Injuries continue to play a big role in shaping the Bruins’ season. Ondrej Kase has been out with an upper body injury since the second game of the season and there is still no timetable for his return. Defenseman John Moore, who has only played in a few games in 2021, had season ending hip surgery on March 22. Miller hasn’t played since February due to issues with his knee. Rask remains day-to-day.
The good news on the injury front is that Brandon Carlo, who was injured in a scary hit from Tom Wilson on March 5 that resulted in a concussion, returned to play against the Devils on March 30. The bad news is that he’s once again on the injury report after leaving Thursday’s game against the Penguins. The Bruins have seen big pieces of their team go fairly long stretches without playing this season. In the case of Grzelcyk, it has been multiple stretches.
As I wrote in the February edition of the good, bad, and ugly, the biggest issue with the injuries isn’t just that important players are being sidelined, but that those getting an opportunity to play in light of them, aren’t stepping up and taking advantage of it. Maybe this is part of the work ethic issues that Cassidy has spoken on recently, but there seems to be a lack of “next man up” mentality.
The Bruins had their first Covid Outbreak in their locker room of the season. It started on March 18 when Sean Kuraly tested positive prior to their 4 – 1 win against the Sabres. The next day, four more players were added to the Covid protocol list and their Saturday, March 20 game against the Sabres and Tuesday, March 23 game against the Islanders were both cancelled. All their facilities were closed until Wednesday, March 24.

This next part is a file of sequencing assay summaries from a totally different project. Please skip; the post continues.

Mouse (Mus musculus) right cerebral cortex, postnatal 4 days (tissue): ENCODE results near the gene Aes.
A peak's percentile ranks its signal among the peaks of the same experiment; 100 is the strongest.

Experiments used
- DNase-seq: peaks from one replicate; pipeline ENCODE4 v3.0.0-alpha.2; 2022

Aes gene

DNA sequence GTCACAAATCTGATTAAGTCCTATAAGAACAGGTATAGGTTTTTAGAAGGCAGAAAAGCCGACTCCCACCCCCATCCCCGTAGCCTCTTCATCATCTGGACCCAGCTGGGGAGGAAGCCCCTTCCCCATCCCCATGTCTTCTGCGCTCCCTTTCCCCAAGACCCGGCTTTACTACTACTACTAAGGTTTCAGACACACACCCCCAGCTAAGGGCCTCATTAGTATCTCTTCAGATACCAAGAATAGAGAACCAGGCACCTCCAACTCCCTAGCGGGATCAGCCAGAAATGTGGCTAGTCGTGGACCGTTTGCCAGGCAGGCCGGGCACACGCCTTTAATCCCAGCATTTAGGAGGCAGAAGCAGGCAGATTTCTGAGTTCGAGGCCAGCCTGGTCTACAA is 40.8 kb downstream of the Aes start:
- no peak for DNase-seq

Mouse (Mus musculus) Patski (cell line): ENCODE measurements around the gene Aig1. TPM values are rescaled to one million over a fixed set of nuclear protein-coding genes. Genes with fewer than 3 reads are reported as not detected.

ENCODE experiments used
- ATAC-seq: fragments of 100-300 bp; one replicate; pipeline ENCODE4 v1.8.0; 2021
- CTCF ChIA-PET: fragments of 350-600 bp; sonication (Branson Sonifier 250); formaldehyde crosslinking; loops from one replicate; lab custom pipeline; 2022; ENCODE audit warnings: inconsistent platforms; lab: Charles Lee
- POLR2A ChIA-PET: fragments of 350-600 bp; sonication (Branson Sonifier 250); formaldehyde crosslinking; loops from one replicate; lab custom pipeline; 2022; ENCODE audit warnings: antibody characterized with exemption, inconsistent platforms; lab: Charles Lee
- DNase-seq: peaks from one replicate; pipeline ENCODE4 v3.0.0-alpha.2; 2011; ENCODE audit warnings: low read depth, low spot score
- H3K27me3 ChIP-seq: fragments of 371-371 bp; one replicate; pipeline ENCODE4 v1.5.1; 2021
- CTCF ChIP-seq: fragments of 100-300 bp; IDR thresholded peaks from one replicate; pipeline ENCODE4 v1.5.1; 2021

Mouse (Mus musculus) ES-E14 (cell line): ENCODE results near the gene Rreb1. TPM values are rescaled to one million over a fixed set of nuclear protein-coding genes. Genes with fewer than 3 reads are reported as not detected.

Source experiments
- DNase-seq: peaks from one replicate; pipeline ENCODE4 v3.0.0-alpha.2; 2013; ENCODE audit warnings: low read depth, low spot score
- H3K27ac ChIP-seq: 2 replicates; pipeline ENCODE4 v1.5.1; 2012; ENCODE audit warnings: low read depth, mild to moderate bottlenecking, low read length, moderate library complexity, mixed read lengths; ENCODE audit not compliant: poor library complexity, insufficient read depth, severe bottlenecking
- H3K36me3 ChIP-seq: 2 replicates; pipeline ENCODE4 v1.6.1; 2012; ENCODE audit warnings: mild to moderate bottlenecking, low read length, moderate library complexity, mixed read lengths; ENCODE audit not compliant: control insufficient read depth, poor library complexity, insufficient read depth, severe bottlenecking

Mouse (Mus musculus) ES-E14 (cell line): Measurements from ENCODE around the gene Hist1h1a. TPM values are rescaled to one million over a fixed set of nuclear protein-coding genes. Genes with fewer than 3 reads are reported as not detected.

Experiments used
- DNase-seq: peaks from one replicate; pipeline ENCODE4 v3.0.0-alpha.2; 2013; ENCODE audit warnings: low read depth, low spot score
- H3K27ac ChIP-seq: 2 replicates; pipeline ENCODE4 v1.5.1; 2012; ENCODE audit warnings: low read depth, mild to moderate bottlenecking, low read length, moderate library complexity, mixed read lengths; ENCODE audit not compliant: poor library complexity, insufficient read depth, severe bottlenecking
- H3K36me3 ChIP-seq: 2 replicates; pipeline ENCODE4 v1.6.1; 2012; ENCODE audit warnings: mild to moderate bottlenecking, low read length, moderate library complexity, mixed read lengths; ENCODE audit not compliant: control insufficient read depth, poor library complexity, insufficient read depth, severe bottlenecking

We’re still in a global pandemic, even as portions of the world are becoming vaccinated. The Coronavirus is still a threat, even as the Bruins welcomed fans back to the Garden last month. DeBrusk remains on the Covid list and has yet to return to practice this week. At this moment, there is still no “clear timetable for his return.”
This is the third time this season the Bruins have had a prolonged, unexpected break due to Covid protocols. This time it was worse because they were the ones with the outbreak. This has created quite the packed schedule for the team, as they now have 17 games in the month of April. The end of their season was also recently pushed out to May 11.
Given this team is already dealing with injuries, this many games in that short of a time frame, very well may prove problematic for the B’s. We’ll just have to wait and see.
Ondrej Kase Done for the Season?
At the beginning of March, Bruins general manager, Don Sweeney, gave an update on Kase, who has not played since January. His entire statement is below.